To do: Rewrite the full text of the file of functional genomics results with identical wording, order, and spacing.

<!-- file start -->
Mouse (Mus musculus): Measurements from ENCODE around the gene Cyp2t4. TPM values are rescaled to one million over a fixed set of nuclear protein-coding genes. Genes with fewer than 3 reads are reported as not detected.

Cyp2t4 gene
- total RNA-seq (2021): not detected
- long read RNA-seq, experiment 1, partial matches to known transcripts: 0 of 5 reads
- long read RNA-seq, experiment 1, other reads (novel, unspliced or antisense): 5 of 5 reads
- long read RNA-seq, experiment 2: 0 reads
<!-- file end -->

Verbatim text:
Mouse (Mus musculus): Measurements from ENCODE around the gene Cyp2t4. TPM values are rescaled to one million over a fixed set of nuclear protein-coding genes. Genes with fewer than 3 reads are reported as not detected.

Cyp2t4 gene
- total RNA-seq (2021): not detected
- long read RNA-seq, experiment 1, partial matches to known transcripts: 0 of 5 reads
- long read RNA-seq, experiment 1, other reads (novel, unspliced or antisense): 5 of 5 reads
- long read RNA-seq, experiment 2: 0 reads